One evening Lemon, an old friend of her mothers, turns up unannounced with news to break. But there's more, and over an weekend of alcohol, music and sumptuous Montserratian cuisine they revisit the events that led up to the fateful night.
Although set in and around my old stomping grounds in London around Hackney Downs and Dalston Kingsland I did not expect to like this book. For a start it is littered with ridiculous name: Jinx, Lemon and Red, names which proffer and unnecessary distraction. However as the book went on I found myself wanting to know where it was going and even enjoying the process. The descriptions of the male characters, especially Berris and Lemon are well developed and harken back to a timeless sense of style, and the descriptions of the food had me salivating.
It isn't in conventional booker territory so I would be surprised to see it going through to the shortlist but for a first time effort by Yvette Edwards, it isn't half bad.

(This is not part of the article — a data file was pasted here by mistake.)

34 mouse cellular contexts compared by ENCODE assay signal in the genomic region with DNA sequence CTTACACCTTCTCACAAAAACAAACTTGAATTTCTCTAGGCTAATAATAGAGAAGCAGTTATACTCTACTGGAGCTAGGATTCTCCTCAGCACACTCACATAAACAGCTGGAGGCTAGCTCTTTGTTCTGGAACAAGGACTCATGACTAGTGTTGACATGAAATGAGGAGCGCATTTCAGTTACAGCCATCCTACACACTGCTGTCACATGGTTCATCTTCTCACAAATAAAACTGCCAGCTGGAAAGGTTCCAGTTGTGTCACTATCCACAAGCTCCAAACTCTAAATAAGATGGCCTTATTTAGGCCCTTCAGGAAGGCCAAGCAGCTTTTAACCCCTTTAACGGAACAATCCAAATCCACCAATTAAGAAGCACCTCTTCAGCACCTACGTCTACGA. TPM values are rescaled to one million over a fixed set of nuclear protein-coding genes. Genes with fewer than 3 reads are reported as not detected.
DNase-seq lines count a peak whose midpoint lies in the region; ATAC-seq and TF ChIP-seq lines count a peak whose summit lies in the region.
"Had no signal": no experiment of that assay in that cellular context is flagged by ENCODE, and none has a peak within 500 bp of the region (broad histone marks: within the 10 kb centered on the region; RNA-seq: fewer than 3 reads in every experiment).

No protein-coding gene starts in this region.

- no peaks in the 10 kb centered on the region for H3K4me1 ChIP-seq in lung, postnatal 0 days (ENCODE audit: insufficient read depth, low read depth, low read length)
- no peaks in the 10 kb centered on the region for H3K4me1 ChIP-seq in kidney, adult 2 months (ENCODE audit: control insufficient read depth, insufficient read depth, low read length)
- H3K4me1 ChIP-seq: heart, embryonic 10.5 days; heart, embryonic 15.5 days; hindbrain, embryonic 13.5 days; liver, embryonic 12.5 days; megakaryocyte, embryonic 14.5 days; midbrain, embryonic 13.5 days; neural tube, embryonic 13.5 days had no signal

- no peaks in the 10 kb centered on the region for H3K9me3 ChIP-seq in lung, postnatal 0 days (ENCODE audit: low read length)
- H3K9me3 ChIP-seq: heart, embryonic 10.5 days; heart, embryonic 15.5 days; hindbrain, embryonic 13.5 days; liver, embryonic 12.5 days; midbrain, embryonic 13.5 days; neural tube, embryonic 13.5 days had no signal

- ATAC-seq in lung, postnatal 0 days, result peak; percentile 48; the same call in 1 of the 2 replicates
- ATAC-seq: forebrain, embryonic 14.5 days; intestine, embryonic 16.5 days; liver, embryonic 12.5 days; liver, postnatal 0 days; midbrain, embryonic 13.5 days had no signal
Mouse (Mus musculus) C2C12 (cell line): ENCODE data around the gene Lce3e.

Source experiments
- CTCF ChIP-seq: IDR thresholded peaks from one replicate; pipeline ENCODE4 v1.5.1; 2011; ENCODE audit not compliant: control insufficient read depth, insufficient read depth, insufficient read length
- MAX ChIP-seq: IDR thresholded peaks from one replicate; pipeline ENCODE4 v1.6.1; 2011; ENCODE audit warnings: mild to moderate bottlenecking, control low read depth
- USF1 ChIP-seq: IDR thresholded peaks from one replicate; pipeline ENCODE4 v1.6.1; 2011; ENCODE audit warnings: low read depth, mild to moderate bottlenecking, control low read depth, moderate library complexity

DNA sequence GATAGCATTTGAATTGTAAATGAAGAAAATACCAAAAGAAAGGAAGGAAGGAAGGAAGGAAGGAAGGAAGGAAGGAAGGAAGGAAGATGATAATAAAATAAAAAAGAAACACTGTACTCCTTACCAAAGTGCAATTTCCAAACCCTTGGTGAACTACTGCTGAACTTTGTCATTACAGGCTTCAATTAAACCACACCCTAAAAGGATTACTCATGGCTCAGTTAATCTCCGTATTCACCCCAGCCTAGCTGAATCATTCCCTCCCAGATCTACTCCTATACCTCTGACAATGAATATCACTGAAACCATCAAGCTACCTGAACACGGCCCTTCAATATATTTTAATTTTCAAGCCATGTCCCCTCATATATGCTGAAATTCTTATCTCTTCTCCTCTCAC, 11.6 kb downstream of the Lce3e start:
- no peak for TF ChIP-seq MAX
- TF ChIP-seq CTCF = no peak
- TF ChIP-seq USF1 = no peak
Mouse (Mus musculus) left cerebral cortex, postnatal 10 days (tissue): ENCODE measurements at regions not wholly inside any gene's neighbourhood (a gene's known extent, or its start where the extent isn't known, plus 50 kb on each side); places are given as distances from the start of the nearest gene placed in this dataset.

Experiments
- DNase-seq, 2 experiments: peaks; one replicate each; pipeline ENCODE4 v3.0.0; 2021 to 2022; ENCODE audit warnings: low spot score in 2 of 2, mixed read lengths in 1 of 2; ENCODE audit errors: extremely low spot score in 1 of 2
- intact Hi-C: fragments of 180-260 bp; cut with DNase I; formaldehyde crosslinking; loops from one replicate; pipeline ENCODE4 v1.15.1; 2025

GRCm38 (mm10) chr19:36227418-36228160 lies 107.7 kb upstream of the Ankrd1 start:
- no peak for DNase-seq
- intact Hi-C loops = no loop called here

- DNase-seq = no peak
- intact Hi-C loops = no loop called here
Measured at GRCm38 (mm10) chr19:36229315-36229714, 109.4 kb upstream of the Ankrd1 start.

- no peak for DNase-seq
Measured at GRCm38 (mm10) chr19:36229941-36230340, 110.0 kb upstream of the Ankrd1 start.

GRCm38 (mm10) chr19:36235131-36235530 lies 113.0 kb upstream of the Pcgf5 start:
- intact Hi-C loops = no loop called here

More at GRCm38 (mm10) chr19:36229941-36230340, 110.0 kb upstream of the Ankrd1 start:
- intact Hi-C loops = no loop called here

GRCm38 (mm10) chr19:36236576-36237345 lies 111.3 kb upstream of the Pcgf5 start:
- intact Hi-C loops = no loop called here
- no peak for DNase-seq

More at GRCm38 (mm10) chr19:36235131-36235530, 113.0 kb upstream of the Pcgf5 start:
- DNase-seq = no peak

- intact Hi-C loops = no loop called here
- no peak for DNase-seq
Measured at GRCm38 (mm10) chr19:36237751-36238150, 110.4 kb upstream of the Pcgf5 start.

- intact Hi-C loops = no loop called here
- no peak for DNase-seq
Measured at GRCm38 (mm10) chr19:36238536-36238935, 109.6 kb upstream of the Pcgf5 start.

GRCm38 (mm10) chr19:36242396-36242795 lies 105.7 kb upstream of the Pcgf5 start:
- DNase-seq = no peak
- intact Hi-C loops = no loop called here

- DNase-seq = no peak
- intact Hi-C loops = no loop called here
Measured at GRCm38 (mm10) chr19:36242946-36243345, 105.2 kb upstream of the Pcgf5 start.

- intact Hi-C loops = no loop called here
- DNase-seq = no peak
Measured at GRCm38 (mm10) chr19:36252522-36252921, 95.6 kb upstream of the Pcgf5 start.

Jamrach's Menagerie by Carol Birch (HarperCollins 2011)
Set in 1857 Jamrach's Menagerie tells the story of Jaffy, a poor but happy child who wanders the streets of the East End of London, through the mire and the open sewers bare footed without the least concern. When one day he encounters a tiger newly escaped from its captivity he brazenly walks up to pet its nose only to end up in the tiger's mouth. His rescue came in the form of the eponymous Jamrach, an exotic animal dealer who leaps atop the creature and forces its jaws apart. Jamrach's menagerie is a place of wonder filled with Tasmanian devils, all kinds of birds and primates and Jaffy takes a job there where he encounters Jamrach's assistant Tim Linver and Dan Rymer, the salty sea dog/animal tracker responsible for collecting some of Jamrach's more exotic products.